Effectiveness of CIP Process CFMSR 26.15.1- 26.17.1 CIP Systems; BRC CFMSR 26.18 CIP Documents; Export Control Orders S4 C8.1 and 9.1; CFMSR 26.19 CIP Training WSEP 16.27

  • The effectiveness of CIP Systems shall be validated annually (See National Validation Template MO-010-A) or following alteration or addition to the CIP equipment. A log of changes shall be maintained.<br>CIP connections for filler heads are inspected to ensure they are properly installed and seated to ensure the effectiveness of the CIP process on the filler heads.<br>A schematic of the CIP System shall be available.<br>The cleaning parameters – time detergent concentration, flowrate and temperature shall be validated and records maintained .<br>CIP verification process shall be undertaken by analysis of rinse waters and/or first product through the line for the presence of cleaning fluids or by ATP test - allergens or micro-organisms as appropriate.<br>A log is to be maintained for CIP tank emptying, cleaning and filling. <br>Recovered post rinses shall be monitored for a build-up of carry-over from the detergent tanks.<br>Filters shall be cleaned and inspected at a defined frequency.<br>Procedures must be in place for the monitoring of chemical concentration (conductivity), time, flow rate, and temperature.<br>All records must be readily available.<br>Documented test results must be available to demonstrate that chemicals have been effectively flushed from pipes and tanks.<br>The CIP system is operated by trained personnel. Training is updated and recorded when modifications are made.<br>Traditional microbiological and allergen swabs must be used as part of the validation of cleaning methods and verification of effectiveness.<br>A swab schedule must be developed and defined by risk and historical data.<br>A suitable neutralizer for the disinfectant/sanitiser must be used on each swab.<br>Corrective action must be applied and documented for any out of specification result and followed up by a retest.

CIP Maintenance and Calibration CFMSR 26.20 CIP Maintenance; CFMSR 26.21 CIP Calibration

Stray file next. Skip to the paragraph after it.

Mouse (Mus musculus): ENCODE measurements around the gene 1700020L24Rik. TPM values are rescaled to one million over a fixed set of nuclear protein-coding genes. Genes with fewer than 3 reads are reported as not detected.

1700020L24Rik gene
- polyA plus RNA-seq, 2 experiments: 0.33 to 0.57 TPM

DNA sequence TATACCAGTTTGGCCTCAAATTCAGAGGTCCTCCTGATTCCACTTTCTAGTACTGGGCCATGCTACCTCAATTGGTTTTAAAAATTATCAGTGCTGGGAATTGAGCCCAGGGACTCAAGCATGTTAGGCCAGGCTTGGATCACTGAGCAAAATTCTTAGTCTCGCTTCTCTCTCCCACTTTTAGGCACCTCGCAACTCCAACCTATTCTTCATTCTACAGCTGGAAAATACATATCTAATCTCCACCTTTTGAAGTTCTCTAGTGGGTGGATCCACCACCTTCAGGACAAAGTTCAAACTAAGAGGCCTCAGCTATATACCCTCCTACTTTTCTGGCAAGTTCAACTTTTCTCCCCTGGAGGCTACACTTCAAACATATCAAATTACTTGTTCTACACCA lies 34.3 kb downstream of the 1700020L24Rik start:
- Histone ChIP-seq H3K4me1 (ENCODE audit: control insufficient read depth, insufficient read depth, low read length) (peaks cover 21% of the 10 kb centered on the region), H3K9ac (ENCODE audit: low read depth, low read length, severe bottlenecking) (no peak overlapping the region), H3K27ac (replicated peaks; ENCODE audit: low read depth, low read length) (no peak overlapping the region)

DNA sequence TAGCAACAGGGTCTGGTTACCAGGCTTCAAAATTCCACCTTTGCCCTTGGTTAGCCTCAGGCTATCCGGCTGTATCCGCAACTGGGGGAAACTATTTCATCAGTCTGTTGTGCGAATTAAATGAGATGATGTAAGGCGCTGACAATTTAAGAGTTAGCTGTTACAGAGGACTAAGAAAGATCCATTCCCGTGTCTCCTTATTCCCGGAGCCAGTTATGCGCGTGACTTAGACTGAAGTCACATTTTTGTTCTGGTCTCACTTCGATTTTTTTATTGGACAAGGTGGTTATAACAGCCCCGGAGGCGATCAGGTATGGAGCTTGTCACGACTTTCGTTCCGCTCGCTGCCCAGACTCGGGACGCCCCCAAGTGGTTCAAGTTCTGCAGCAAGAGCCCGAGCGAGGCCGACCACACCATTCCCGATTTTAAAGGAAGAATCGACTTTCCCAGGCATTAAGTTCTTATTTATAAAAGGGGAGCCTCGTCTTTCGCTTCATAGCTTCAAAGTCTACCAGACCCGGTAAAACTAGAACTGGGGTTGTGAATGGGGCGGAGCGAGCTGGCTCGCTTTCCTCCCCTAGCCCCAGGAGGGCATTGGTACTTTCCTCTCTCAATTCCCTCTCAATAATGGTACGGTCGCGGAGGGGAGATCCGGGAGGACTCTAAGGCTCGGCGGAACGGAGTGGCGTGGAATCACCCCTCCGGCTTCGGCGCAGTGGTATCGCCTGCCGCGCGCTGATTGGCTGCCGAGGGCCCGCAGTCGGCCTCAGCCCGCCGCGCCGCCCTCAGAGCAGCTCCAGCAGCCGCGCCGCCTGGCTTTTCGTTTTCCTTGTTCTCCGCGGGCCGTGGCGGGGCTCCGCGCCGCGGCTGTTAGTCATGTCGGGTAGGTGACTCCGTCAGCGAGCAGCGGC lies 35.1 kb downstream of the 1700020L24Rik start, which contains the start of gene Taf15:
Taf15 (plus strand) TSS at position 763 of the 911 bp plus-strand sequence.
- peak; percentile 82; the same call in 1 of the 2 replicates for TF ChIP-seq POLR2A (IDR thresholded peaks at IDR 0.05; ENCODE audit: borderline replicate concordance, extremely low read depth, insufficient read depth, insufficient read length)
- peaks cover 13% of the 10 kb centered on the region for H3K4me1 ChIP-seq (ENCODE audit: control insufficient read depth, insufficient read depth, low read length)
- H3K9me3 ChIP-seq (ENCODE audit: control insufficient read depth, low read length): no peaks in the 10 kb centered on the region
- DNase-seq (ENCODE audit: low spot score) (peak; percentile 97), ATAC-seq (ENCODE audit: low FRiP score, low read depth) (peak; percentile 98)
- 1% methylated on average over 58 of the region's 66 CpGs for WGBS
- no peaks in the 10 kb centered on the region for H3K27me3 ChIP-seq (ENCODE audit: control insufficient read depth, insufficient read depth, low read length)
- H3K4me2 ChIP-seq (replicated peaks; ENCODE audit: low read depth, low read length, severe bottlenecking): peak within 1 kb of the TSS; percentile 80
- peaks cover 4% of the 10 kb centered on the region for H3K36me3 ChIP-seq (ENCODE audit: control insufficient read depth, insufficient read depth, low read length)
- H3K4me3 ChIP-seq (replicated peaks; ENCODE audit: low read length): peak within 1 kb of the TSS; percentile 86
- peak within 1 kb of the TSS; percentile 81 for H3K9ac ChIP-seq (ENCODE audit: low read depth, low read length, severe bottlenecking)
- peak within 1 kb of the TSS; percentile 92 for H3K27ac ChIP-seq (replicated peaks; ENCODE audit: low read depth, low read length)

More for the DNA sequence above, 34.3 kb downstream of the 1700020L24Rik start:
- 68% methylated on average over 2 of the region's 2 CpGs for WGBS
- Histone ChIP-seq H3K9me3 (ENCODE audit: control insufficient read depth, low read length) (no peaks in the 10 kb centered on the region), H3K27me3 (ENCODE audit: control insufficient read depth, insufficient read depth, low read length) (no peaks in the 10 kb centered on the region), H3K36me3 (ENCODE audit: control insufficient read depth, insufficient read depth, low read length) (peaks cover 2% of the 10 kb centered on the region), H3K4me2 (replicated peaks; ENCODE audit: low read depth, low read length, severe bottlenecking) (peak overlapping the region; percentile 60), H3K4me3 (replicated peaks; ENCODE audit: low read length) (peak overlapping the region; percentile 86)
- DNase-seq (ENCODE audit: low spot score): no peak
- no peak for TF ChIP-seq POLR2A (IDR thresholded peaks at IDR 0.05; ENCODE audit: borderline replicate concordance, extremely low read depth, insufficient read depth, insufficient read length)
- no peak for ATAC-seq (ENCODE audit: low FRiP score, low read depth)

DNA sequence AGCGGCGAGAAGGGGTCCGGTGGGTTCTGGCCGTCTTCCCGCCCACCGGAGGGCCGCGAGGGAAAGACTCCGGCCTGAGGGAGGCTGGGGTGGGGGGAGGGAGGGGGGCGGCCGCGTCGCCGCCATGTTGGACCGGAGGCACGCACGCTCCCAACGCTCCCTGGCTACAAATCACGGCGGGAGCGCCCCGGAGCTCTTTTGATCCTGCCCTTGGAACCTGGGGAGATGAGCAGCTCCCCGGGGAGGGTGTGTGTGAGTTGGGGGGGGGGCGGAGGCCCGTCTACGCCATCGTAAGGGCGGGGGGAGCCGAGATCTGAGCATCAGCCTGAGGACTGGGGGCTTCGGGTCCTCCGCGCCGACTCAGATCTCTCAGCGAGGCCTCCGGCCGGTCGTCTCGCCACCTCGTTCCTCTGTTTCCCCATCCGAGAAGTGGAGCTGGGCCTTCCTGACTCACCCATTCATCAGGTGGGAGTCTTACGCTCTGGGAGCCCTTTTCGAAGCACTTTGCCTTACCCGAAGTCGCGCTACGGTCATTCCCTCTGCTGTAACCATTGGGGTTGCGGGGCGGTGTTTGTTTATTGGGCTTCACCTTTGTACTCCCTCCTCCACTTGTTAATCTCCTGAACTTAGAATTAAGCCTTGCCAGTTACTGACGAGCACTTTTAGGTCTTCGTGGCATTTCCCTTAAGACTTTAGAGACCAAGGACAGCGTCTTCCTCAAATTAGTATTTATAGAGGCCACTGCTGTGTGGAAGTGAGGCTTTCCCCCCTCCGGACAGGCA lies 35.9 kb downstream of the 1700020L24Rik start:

• Spray balls, valves, gaskets, etc. are removed and inspected as per manufacturer’s recommendations and results recorded.<br>Spray balls are cleaned at a set frequency and when required.<br>A gasket inspection program shall be in place for hard piping or where gaskets aren’t broken down on a regular basis.<br>Calibration of CIP instrumentation is carried out at least annually or more frequently if defined by risk assessment and / or the manufacturer. Calibration of CIP systems shall include equipment used to measure:<br>• Time<br>• Temperature<br>• Chemical concentration / conductivity<br>• Flow rate.<br>

COP Tanks CFMSR 26.23 COP Tanks; CFMSR 26.24 COP Systems; WSEP 16.11 – 16.13;

  • Where Clean Out of Place (COP) tanks are required to clean removable parts, these shall be designed for this purpose. Buckets and plastic tubs shall not be used.<br>A stainless steel COP tank with a heated recirculation unit is normally used

  • Cleaning procedures for COP systems must contain the following:<br>• Protective clothing required e.g. cleaning suits, boots, gloves, safety glasses / face shields, etc.<br>• Details of equipment to be cleaned in a COP Tank<br>• Required cleaning equipment (identified and captive to area) and chemicals (including dilution, contact time, and temperature)<br>• Cleaning methods<br>• Minimum contact time for equipment in COP tanks<br>• How to re‐assemble equipment and change parts if necessary<br>• Draining and storage of parts (air dried or in sanitising solution) after COP<br>• The replacement of damaged O‐rings / gaskets where fitted.<br>(Cleaning procedures include photographs showing key inspection points and methods to ensure parts are properly submerged in the COP tank and U‐bends do not trap air (allowing all surfaces to come into contact with COP solutions).<br>Separate cleaning equipment is to be used for food contact and non food contact.<br><br>There shall be a procedure for monitoring and recording the temperature and concentration of solutions used in COP tanks.<br>Where parts are stored in COP tanks and removed for use throughout the shift, the concentration of the COP tank must be monitored throughout the shift.<br>

Chemical Control CFMSR 27.1 Chemical Control; BRC; WSEP 16.17 – 16.18; CFMSR 27.2 Chemical List; CFMSR V2 26.6 Cleaning Chemicals; BRC 4.11.3; CFMSR 27.2 Chemical List; BRC; CFMSR 27.3 Chemical Control; CFMSR 27.4 Storage; CFMSR 27.5 - 27.5.2 Training; CFMSR 27.6 Chemical Waste